Heart attack is the number one cause of death in women and men in the United States. It is estimated that one in every four deaths are caused by a heart attack. The Centers for Disease Control and Prevention reports, that only 27% of people know the warning signs of a heart attack and when to call 9-1-1. Knowing the signs of a heart attack and following the suggested guidelines can reduce the probability of death.
Warning signs differ with each individual; they may be mild or severe. For some the attack can be immediate while for others symptoms can begin days or weeks in advance. Heart attacks have several key symptoms and warning signs to be aware of, some of which include:
- Chest pains or discomfort (This is the most common symptom)
- A squeezing, aching or pressure sensation in the chest or arms, this may spread to the back, neck, jaw or stomach
- Shortness of breath
- Breaking out into a cold sweat
- Nausea and (or) vomiting
If someone is experiencing these symptoms, act immediately and call 9-1-1. While waiting for emergency response, if nitroglycerin is prescribed by a doctor it should be given as instructed. Aspirin can also help during a heart attack by reducing damage to the heart and preventing the blood from clotting. However aspirin should be administered only if recommended by a physician, as aspirin can have adverse effects if taken with certain medications.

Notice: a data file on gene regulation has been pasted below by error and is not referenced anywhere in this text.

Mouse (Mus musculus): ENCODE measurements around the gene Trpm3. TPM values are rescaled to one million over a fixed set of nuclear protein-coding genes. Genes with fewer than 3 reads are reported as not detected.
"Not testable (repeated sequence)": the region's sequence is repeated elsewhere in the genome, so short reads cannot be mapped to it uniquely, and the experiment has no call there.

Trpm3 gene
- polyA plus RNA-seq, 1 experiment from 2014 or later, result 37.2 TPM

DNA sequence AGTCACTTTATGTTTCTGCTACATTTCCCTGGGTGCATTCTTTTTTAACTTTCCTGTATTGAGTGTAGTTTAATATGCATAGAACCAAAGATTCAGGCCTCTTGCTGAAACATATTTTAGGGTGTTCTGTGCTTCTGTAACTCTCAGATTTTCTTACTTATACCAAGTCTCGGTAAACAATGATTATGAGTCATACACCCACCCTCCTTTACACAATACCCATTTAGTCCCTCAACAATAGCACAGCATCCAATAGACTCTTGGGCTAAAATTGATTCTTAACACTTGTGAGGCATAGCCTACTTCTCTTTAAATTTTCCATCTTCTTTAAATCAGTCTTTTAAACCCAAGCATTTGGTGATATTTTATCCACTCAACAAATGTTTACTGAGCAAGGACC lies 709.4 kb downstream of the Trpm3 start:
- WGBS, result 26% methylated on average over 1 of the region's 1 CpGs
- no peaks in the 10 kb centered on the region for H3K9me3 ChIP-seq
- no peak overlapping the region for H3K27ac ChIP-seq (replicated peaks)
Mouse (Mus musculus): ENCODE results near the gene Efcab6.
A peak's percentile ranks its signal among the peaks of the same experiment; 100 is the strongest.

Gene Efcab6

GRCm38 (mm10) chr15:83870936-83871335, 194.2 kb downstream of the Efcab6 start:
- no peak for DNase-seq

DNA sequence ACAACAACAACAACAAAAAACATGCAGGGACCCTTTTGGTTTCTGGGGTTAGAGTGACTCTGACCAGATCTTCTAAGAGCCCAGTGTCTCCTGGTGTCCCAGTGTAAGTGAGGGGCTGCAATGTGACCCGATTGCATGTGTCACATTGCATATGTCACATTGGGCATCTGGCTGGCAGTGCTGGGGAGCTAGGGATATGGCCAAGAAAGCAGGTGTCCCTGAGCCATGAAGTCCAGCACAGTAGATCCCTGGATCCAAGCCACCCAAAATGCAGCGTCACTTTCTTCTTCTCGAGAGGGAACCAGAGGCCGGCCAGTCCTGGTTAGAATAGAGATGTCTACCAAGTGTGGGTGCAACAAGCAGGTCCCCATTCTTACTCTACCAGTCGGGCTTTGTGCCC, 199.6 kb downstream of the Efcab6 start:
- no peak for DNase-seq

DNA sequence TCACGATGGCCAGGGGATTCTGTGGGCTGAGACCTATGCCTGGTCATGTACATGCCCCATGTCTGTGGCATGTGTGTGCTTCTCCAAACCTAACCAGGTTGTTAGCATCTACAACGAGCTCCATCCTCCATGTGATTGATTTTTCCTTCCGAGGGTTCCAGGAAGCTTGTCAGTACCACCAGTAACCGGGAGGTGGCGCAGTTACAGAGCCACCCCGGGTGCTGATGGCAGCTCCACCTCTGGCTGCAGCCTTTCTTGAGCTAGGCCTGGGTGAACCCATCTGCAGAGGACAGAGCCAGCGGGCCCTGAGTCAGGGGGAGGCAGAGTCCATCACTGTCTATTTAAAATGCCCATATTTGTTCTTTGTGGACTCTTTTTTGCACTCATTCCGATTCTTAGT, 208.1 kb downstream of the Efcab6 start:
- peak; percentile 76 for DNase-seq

Complications due to heart disease can be prevented by exercising, quitting smoking, eating heart- healthy foods such as salmon, getting regular health screenings, taking medication, reducing alcohol consumption and maintaining a healthy weight.
To make an appointment to discuss, improve or maintain your heart health call Jamaica Hospital’s Ambulatory Care Center at 718- 206- 7001.
All content of this newsletter is intended for general information purposes only and is not intended or implied to be a substitute for professional medical advice, diagnosis or treatment. Please consult a medical professional before adopting any of the suggestions on this page. You must never disregard professional medical advice or delay seeking medical treatment based upon any content of this newsletter. PROMPTLY CONSULT YOUR PHYSICIAN OR CALL 911 IF YOU BELIEVE YOU HAVE A MEDICAL EMERGENCY.